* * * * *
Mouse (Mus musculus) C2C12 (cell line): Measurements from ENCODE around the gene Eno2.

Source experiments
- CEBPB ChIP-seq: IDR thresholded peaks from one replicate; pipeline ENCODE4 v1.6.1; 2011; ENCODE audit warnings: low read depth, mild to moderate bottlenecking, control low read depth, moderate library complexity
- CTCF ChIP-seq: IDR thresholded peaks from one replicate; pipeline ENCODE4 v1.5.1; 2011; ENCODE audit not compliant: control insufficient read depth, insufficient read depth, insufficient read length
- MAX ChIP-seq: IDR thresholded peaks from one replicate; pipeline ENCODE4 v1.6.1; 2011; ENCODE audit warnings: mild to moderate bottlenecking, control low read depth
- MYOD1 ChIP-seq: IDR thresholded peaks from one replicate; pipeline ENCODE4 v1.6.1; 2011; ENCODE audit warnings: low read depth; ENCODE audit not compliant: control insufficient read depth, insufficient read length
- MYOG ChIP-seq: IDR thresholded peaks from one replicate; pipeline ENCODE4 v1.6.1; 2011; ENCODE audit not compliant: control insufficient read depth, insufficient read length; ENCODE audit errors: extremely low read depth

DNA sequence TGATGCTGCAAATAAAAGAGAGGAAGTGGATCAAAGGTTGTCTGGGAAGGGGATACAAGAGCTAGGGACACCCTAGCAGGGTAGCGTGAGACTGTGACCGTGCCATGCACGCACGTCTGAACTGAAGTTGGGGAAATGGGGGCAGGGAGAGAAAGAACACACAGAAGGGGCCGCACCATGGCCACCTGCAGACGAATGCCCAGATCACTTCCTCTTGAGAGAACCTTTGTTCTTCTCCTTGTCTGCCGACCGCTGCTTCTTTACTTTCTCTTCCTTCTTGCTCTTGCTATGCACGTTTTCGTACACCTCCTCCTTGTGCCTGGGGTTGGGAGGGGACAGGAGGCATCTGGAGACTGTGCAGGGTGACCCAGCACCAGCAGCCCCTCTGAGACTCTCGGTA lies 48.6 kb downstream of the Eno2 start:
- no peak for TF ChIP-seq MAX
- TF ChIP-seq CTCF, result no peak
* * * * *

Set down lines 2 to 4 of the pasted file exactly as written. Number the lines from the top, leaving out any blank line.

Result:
Source experiments
- CEBPB ChIP-seq: IDR thresholded peaks from one replicate; pipeline ENCODE4 v1.6.1; 2011; ENCODE audit warnings: low read depth, mild to moderate bottlenecking, control low read depth, moderate library complexity
- CTCF ChIP-seq: IDR thresholded peaks from one replicate; pipeline ENCODE4 v1.5.1; 2011; ENCODE audit not compliant: control insufficient read depth, insufficient read depth, insufficient read length